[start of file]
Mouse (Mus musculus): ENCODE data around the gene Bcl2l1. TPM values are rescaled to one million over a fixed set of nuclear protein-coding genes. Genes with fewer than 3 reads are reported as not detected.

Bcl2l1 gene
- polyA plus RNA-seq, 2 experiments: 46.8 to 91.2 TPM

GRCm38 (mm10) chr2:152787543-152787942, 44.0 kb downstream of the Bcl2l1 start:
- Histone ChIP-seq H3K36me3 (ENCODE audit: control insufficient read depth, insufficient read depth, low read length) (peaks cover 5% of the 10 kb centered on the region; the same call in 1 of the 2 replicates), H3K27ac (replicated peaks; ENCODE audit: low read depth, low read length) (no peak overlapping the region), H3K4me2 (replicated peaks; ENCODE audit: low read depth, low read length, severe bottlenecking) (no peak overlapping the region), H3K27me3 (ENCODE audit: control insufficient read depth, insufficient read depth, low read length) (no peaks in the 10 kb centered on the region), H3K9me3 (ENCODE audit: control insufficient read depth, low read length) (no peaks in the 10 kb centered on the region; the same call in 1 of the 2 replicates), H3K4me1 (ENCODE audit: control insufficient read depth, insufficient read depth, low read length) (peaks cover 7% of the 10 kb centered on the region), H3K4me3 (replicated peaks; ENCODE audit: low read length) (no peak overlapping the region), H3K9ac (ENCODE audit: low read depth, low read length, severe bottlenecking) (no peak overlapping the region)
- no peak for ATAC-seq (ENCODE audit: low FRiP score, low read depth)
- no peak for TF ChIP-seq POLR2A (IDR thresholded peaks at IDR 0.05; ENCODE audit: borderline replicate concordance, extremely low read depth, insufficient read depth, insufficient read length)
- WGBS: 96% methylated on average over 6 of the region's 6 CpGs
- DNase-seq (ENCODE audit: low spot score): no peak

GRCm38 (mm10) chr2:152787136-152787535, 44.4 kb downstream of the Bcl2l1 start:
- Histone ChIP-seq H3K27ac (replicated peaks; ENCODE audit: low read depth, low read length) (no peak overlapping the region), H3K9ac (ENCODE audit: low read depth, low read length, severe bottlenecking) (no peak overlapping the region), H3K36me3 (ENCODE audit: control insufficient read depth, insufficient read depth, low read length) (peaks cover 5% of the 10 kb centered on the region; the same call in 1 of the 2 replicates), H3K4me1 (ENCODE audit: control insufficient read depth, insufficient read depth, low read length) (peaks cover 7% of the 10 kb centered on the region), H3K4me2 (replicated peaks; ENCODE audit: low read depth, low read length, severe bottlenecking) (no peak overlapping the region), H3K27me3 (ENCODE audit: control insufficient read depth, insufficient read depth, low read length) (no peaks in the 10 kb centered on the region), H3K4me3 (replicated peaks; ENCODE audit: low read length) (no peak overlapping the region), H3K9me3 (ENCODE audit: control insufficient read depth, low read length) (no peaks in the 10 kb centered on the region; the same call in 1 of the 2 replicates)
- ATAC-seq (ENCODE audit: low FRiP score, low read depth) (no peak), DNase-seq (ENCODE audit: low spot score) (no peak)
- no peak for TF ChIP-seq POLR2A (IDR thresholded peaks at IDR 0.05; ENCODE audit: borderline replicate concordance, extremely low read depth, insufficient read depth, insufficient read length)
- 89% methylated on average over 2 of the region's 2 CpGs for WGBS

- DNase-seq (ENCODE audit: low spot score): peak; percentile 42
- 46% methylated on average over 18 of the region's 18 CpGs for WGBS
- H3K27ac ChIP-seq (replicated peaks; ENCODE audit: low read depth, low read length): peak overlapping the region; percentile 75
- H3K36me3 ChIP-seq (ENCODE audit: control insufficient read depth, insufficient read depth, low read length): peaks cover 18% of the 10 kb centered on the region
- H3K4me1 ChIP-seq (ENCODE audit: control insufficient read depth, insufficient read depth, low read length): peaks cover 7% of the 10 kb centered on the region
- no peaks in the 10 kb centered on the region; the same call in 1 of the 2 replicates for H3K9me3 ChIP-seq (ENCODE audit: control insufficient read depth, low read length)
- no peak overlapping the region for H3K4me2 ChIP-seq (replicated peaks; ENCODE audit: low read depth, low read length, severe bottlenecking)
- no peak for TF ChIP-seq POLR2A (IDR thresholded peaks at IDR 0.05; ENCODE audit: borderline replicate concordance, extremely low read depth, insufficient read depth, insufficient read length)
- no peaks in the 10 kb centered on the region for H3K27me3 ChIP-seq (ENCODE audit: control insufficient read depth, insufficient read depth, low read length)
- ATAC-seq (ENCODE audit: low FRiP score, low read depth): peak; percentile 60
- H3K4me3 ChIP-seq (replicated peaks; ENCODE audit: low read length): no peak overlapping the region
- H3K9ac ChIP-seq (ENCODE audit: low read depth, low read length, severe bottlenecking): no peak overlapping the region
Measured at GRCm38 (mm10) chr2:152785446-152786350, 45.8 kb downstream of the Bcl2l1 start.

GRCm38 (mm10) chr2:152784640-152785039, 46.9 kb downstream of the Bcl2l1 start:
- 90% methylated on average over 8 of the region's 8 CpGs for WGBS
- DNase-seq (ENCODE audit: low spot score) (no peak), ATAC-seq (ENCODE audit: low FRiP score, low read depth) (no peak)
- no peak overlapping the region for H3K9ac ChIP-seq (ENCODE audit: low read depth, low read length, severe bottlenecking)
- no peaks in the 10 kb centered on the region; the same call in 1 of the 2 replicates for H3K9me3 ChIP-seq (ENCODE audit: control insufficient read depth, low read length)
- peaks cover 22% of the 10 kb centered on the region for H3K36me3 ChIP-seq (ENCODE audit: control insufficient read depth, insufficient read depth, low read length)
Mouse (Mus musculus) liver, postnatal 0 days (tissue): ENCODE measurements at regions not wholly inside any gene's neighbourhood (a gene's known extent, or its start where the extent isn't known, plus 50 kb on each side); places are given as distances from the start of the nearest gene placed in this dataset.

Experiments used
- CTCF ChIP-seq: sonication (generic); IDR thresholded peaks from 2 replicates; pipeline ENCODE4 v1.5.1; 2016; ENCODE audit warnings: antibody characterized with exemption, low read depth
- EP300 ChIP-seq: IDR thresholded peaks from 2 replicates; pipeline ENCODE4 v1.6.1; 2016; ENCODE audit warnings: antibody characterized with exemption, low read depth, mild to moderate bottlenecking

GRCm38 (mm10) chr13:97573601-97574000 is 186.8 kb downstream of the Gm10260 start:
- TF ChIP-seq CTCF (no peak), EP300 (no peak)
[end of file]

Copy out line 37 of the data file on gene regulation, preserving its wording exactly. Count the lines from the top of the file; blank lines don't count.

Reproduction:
- EP300 ChIP-seq: IDR thresholded peaks from 2 replicates; pipeline ENCODE4 v1.6.1; 2016; ENCODE audit warnings: antibody characterized with exemption, low read depth, mild to moderate bottlenecking